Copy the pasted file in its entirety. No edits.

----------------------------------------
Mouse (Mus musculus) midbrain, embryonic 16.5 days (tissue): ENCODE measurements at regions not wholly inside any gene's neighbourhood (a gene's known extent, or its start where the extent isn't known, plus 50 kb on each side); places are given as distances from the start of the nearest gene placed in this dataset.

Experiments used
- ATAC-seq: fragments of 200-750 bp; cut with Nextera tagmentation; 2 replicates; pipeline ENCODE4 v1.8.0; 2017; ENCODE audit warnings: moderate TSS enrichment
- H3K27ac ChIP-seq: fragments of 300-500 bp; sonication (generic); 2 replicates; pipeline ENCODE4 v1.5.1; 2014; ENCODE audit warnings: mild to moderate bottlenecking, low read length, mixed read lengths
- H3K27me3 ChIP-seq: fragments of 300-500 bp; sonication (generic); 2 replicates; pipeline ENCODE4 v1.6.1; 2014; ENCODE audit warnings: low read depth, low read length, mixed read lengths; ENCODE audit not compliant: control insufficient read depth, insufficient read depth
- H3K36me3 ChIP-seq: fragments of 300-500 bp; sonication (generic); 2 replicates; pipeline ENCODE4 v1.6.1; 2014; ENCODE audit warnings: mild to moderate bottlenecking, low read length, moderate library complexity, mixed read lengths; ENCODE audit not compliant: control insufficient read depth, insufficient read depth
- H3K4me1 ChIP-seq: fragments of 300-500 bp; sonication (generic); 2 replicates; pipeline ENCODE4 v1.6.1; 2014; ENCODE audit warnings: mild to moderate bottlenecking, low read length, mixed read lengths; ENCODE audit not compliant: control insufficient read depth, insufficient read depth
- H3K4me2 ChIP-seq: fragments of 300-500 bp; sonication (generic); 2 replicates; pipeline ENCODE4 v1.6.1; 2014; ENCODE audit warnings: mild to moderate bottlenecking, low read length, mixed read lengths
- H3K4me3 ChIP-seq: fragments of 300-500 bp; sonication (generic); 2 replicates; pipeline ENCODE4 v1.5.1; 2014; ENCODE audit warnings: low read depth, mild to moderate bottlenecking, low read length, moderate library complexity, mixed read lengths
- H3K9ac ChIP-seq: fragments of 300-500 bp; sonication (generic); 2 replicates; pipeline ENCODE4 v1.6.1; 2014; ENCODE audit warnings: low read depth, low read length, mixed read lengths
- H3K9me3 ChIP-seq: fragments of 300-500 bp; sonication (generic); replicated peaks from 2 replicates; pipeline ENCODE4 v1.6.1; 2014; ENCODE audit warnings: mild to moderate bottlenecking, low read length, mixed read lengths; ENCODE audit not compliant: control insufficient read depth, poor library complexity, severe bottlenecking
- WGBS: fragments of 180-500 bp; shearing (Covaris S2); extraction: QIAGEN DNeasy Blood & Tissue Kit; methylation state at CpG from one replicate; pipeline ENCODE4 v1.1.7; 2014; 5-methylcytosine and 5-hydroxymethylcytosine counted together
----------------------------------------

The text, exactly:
Mouse (Mus musculus) midbrain, embryonic 16.5 days (tissue): ENCODE measurements at regions not wholly inside any gene's neighbourhood (a gene's known extent, or its start where the extent isn't known, plus 50 kb on each side); places are given as distances from the start of the nearest gene placed in this dataset.

Experiments used
- ATAC-seq: fragments of 200-750 bp; cut with Nextera tagmentation; 2 replicates; pipeline ENCODE4 v1.8.0; 2017; ENCODE audit warnings: moderate TSS enrichment
- H3K27ac ChIP-seq: fragments of 300-500 bp; sonication (generic); 2 replicates; pipeline ENCODE4 v1.5.1; 2014; ENCODE audit warnings: mild to moderate bottlenecking, low read length, mixed read lengths
- H3K27me3 ChIP-seq: fragments of 300-500 bp; sonication (generic); 2 replicates; pipeline ENCODE4 v1.6.1; 2014; ENCODE audit warnings: low read depth, low read length, mixed read lengths; ENCODE audit not compliant: control insufficient read depth, insufficient read depth
- H3K36me3 ChIP-seq: fragments of 300-500 bp; sonication (generic); 2 replicates; pipeline ENCODE4 v1.6.1; 2014; ENCODE audit warnings: mild to moderate bottlenecking, low read length, moderate library complexity, mixed read lengths; ENCODE audit not compliant: control insufficient read depth, insufficient read depth
- H3K4me1 ChIP-seq: fragments of 300-500 bp; sonication (generic); 2 replicates; pipeline ENCODE4 v1.6.1; 2014; ENCODE audit warnings: mild to moderate bottlenecking, low read length, mixed read lengths; ENCODE audit not compliant: control insufficient read depth, insufficient read depth
- H3K4me2 ChIP-seq: fragments of 300-500 bp; sonication (generic); 2 replicates; pipeline ENCODE4 v1.6.1; 2014; ENCODE audit warnings: mild to moderate bottlenecking, low read length, mixed read lengths
- H3K4me3 ChIP-seq: fragments of 300-500 bp; sonication (generic); 2 replicates; pipeline ENCODE4 v1.5.1; 2014; ENCODE audit warnings: low read depth, mild to moderate bottlenecking, low read length, moderate library complexity, mixed read lengths
- H3K9ac ChIP-seq: fragments of 300-500 bp; sonication (generic); 2 replicates; pipeline ENCODE4 v1.6.1; 2014; ENCODE audit warnings: low read depth, low read length, mixed read lengths
- H3K9me3 ChIP-seq: fragments of 300-500 bp; sonication (generic); replicated peaks from 2 replicates; pipeline ENCODE4 v1.6.1; 2014; ENCODE audit warnings: mild to moderate bottlenecking, low read length, mixed read lengths; ENCODE audit not compliant: control insufficient read depth, poor library complexity, severe bottlenecking
- WGBS: fragments of 180-500 bp; shearing (Covaris S2); extraction: QIAGEN DNeasy Blood & Tissue Kit; methylation state at CpG from one replicate; pipeline ENCODE4 v1.1.7; 2014; 5-methylcytosine and 5-hydroxymethylcytosine counted together